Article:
If you want to talk about funding such extravagant projects without tolls or implementing "revenue tools", as Kathleen Wynne likes to say, I won't get into such details in how it could be done because you would not like what I have to say.


Tolls on the Gardiner/DVP has always been an elephant in the room for years....I'm sure the other elephant in the room regarding GTA transportation will possibly be discussed by Metrolinx, the decision to charge for parking at GO Stations.


Regarding toll collection, V is right on the nose, you can think they will make decisions that make sense especially regarding tourists, but will they, probably not. The whole idea is principle, when I take I-190 and cross the Grand Island Bridges, I understand that the toll is $1 to cross. However, if they had an AET system set up, it leaves a bad taste in one's mouth, a simple $1 toll easily turns into a toll that costs at least $5 or more. Let's not mention that the Gardiner toll could start at $2, but it could go up, out of control like how Metrolinx always raises the prices of GO Fares......and you wonder why my blood boil when I learn that some of the bus drivers make over $100,000.

Our friends in Quebec at least did the right thing when A-30 opened by constructing an old school toll plaza, at least it gives the people who want to bypass Montreal a simple toll and not some disgusting surcharge for not holding the special transponder for that area. They understood that there are going to be drivers (especially truckers), who want to simply bypass the area, but not get dinged for unfair camera charges.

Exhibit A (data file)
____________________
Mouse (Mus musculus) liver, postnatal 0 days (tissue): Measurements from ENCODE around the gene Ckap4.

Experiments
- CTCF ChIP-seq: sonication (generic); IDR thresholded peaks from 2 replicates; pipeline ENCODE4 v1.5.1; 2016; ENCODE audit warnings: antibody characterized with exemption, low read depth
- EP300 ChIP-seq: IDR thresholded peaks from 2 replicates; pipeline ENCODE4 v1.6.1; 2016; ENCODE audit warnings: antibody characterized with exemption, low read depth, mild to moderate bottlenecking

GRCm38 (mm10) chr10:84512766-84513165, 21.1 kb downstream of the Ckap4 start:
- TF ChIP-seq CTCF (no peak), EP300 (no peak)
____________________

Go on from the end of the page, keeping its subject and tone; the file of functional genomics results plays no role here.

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MisterSG1

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Re: Tolls coming to Gardiner/DVP
« Reply #18 on: December 14, 2016, 11:47:37 PM »

Well said!  :clap:

-----

Toronto seriously needs to come up with new revenue sources if they want to expand transit services. I think I am actually supportive of tolling, especially if it's just a 2 dollar on/off toll, regardless of distance traveled (1 interchange or the entire highway costs the same). That goes against the 407, which charges you an entry fee, a camera fee if you don't have a transponder, plus your total kms on the highway.

These tolls will also help sell the hybrid plan for Gardiner East, which keeps the DVP connection grade-separated. It's far more attractive for drivers compared to the at-grade boulevard proposal.